For Lynch, we must choose between the less violent Muslim Brotherhood and the literalistic Salafists. But why should we have to choose either? Berman wants neither and true Liberals should not be satisfied between choosing the lesser of two evils, but should strive toward a better alternative. For Berman, this ideological ideal is personified by Ayan Hirsi Ali, whom Lynch is dismissive of because she “represents only a small slice of Muslim societies.” Lynch thus proves that he is neither a moralist nor a Liberal, but instead a political realist who oddly couches his argument in moral terms. Demonstrative of this worldview is Lynch’s conclusion that “real moral courage does not come from penning angry polemics without regard for real world consequences.” In Lynch’s view, morality is synonymous with pragmatism – an odd and incongruous definition of morality indeed.

When not creating self-serving definitions, Lynch assumes the role of religious scholar and opines that “puritanical versions of Islam that have taken root in many Muslim communities” should be considered “the great theft,” a term he borrows from Khaled Abou El Fadl, a professor of Islamic law at UCLA. But even Lynch’s own argument undercuts this premise—if large swaths of the Muslim community have chosen such piousness, why should this be considered “the great theft”?

In his cursory analysis of Berman’s treatment of ‘Islamic fascism,’ Lynch is dismissive. According to Lynch, using the phrase is a “profound insult to [the faith and identity of virtually all Muslims],” so we must either discard the ominous link between Haj Amin al-Husseini and Hitler or we must speculate that this alliance was only “couched in Islamic terms in an effort to win over mass support” – the same sort of speculation that Lynch abhors in Berman’s opinions of Ramadan. 

Although Lynch concedes that the Islamist position “may be troubling,” he comforts us by adding that “it defines the mainstream Muslim position.” Even as he admits that Ramadan alters his positions by “anticipating Arab and Muslim views,” Lynch does not take this unsettling reality to its necessary conclusion. What happens if mainstream Muslim opinion goes the way of the Salafist literalists that Lynch fears?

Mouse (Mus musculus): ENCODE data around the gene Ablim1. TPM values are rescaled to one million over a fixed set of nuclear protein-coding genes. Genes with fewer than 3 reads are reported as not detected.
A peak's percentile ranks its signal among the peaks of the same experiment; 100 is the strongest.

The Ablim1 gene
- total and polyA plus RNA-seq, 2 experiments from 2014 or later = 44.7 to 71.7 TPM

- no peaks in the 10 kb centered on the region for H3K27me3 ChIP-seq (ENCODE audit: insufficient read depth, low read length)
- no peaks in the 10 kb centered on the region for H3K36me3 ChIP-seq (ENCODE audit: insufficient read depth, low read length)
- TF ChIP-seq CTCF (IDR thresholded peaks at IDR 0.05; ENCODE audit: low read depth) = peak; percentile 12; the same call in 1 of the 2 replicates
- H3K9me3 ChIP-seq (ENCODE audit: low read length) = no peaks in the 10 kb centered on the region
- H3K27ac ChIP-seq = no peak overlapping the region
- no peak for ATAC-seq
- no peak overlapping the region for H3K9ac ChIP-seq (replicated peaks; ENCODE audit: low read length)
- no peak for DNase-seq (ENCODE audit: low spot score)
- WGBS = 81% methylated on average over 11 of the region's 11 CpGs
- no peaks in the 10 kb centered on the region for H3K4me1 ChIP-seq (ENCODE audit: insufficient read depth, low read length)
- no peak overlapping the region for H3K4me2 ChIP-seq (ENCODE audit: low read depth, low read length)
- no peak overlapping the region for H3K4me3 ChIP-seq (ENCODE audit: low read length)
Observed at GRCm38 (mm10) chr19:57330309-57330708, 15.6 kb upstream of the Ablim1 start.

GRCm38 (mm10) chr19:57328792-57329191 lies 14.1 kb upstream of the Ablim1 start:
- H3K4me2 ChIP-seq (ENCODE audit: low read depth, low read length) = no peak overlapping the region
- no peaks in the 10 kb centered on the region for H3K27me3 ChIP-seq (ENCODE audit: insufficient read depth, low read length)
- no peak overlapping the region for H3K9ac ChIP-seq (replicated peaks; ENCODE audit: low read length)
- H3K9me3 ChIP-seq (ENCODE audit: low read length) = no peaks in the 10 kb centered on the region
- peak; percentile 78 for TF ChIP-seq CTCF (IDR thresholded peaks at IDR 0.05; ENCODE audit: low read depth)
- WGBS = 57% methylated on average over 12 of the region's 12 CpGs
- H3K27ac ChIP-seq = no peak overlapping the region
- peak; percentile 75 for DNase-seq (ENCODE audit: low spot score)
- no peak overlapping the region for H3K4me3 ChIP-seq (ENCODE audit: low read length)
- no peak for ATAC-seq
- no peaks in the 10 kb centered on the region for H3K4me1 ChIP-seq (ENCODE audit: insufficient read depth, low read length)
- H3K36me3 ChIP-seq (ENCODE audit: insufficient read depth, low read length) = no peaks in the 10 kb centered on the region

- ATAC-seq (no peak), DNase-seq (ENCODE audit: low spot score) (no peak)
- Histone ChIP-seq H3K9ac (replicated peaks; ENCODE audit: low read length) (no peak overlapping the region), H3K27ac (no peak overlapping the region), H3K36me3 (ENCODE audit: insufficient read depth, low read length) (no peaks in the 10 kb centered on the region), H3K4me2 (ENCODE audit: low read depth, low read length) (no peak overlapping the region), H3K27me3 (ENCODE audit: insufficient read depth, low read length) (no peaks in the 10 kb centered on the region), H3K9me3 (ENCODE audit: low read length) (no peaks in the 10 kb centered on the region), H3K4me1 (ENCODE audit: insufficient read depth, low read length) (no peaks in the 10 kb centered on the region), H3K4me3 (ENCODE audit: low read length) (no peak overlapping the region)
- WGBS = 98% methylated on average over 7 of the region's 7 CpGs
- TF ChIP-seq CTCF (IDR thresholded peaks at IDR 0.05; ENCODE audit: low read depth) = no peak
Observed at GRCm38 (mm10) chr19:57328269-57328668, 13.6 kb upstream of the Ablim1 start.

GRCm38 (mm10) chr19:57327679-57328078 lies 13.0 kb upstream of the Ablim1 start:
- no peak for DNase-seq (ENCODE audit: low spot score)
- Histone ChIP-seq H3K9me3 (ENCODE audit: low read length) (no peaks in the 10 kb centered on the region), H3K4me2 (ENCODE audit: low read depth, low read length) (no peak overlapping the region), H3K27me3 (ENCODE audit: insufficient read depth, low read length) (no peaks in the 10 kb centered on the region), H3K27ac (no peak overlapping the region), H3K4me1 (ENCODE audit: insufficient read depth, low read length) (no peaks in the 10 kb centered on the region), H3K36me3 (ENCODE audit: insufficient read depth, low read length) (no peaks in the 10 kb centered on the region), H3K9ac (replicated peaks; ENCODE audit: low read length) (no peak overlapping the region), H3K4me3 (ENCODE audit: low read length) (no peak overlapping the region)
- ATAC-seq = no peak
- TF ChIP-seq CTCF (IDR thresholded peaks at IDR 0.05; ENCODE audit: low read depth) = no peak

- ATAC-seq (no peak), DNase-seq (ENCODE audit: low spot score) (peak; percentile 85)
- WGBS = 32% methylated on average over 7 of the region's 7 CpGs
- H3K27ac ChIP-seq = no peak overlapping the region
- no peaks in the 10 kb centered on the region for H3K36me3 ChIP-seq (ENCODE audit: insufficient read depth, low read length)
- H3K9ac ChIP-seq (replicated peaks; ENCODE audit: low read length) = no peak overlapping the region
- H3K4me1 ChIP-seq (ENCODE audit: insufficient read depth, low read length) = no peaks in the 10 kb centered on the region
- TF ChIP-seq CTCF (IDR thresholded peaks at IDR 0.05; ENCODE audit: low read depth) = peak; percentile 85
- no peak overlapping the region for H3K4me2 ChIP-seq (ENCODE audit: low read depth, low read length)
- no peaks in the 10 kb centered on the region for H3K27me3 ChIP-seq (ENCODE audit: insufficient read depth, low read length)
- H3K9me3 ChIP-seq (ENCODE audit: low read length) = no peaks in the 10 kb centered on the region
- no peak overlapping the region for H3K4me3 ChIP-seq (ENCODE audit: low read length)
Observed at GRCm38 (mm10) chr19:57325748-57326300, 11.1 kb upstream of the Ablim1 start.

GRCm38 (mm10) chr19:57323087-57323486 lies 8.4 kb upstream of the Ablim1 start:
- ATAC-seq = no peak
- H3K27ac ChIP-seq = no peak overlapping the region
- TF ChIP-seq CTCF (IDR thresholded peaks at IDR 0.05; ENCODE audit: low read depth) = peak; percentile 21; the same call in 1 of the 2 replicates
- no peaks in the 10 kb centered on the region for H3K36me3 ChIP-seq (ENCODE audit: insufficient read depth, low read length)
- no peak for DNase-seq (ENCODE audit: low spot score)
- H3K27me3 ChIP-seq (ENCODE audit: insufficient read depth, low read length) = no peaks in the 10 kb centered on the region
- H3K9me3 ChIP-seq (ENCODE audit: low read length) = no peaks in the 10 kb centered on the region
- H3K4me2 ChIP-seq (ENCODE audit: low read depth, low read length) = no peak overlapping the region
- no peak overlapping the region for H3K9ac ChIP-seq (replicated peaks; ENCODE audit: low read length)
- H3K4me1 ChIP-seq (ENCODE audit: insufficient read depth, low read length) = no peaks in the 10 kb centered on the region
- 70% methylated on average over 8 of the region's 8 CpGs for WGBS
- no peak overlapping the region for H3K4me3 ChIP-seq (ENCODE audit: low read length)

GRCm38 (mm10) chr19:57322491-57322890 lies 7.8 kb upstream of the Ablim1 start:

Perhaps most unsettling is Lynch’s unwillingness to entertain the possibility that Ramadan or the Muslim Brotherhood are only using democratic procedures in order to undermine Western foundations from within, despite a plethora of evidence affirming these intentions. For example, Muhammed Akram Adlouni, “a key player within the Muslim Brotherhood in the U.S.,” wrote An Explanatory Memorandum: On the General Strategic Goal for the Group in North America for the Shura Council of the Muslim Brotherhood, with section four stating:

“The Ikhwan must understand that their work in America is a kind of grand jihad in eliminating and destroying the Western civilization from within and ‘sabotaging’ its miserable that it is eliminated and God’s religion is made victorious over all other religions.”

In Lynch’s opinion though, we are told that democracy is meaningless if we do not allow Muslims to peacefully pursue their interests and advance their ideas. While it’s true that we must ensure that Muslims are able to partake in the democratic process, we must also be wary that this fundamental right is not abused by Islamists seeking to undermine the foundations of democracy from within. It is this very real possibility – this most dastardly subterfuge – that would render democracy meaningless.   

So we are indeed faced with a decision: Lynch is Pangloss, while Berman is Candide. Let us choose the latter, lest we are content with legitimizing the dangerous and oxymoronic label, “moderate Islamism.”